KILLEEN, Texas (KWTX) A Killeen woman says she’s heartbroken after discovering that mementos she regularly left beside her 11-year-old daughter’s grave were removed and discarded.
The grave before the mementos were removed. (Photo courtesy of Cruzita Solis)
"I grieve to this day, and it's just like a stab in my heart all over again for her," Cruzita Solis said.
Her daughter, Aisalyn Hull, was a sixth-grader at Liberty Hill Middle School when she died from a fall.
The 11-year-old was on life support for four days after the accident.
Her mother has her final heartbeat tattooed on her wrist.
Family and friends visit her grave at Killeen Memorial Cemetery frequently leaving behind letters, quinceañera invitations and Aisalyn’s favorite toy, stuffed animals.
"When we go there's silence, and then the wind blows, and you hear the wind chimes and it's so beautiful," Solis said.
During weekly visits, she changed out her daughter's gravesite gifts to match holidays.
But last week, when she arrived expecting to see items she left to mark Valentine’s Day only to find the mementos missing.
"To go to the cemetery and all her things are gone, it's just heartbreaking!" she said.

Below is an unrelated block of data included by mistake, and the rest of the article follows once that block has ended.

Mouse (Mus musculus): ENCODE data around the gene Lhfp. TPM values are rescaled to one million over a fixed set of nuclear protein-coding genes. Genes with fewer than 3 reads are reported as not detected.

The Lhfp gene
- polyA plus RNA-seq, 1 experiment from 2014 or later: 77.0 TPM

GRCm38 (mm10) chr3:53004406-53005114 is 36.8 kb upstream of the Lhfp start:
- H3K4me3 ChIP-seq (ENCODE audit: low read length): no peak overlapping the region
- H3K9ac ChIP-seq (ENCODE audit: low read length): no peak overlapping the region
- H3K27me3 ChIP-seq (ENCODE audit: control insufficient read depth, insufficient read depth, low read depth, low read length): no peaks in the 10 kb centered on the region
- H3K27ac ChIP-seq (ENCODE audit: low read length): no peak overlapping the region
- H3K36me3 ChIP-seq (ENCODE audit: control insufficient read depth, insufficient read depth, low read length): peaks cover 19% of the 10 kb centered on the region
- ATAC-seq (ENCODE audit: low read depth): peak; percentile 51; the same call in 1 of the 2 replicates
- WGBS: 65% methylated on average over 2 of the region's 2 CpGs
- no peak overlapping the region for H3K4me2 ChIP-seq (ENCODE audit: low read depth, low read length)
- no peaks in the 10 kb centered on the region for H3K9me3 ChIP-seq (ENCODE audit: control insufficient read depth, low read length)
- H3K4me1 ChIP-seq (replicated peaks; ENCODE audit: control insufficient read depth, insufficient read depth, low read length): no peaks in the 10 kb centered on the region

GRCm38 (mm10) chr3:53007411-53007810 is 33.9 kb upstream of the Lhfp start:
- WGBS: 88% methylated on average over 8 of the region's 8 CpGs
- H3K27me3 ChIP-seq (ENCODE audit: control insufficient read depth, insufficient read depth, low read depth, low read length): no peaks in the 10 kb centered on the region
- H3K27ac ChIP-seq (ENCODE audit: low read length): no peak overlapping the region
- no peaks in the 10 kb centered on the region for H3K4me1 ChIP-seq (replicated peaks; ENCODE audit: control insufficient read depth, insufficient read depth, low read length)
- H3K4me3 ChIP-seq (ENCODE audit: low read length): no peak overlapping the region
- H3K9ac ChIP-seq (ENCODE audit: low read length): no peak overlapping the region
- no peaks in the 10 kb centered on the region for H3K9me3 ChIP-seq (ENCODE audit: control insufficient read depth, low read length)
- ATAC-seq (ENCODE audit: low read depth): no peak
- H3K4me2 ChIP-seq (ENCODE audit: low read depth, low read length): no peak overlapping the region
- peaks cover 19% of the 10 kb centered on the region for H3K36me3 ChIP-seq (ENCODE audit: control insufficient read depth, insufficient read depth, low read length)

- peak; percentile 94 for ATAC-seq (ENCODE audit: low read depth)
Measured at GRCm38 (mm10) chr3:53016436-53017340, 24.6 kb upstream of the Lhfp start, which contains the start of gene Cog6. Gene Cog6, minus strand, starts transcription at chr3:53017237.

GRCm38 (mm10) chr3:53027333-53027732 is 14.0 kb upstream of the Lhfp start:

At first, she thought someone stole the items, but she says the cemetery's site director later told her the keepsakes had been tossed out.
The cemetery's corporate office declined multiple requests for comment, but did provide a copy of the cemetery’s policies, which says, “Toys, ornaments and similar articles are not permitted."
Aisalyn's mother says she never got a copy of the rule book and after four years without issues, she feels the grave appears to be the only area where the rule was enforced.
"I take these things to her because I don't get to buy her Christmas gifts or Easter baskets," she adds that she wants the site director to show understanding.
"To be in a position where you have to speak to grieving families every day, you would think she would have some sort of empathy. To her it's just a stuffed animal- for me, it's her life--this is what she enjoyed."
Solis says that the cemetery usually calls, emails and puts up notices whenever crews are preparing for such things as spring cleaning.
She simply wants cemetery officials to go back to doing that and to update their official policies.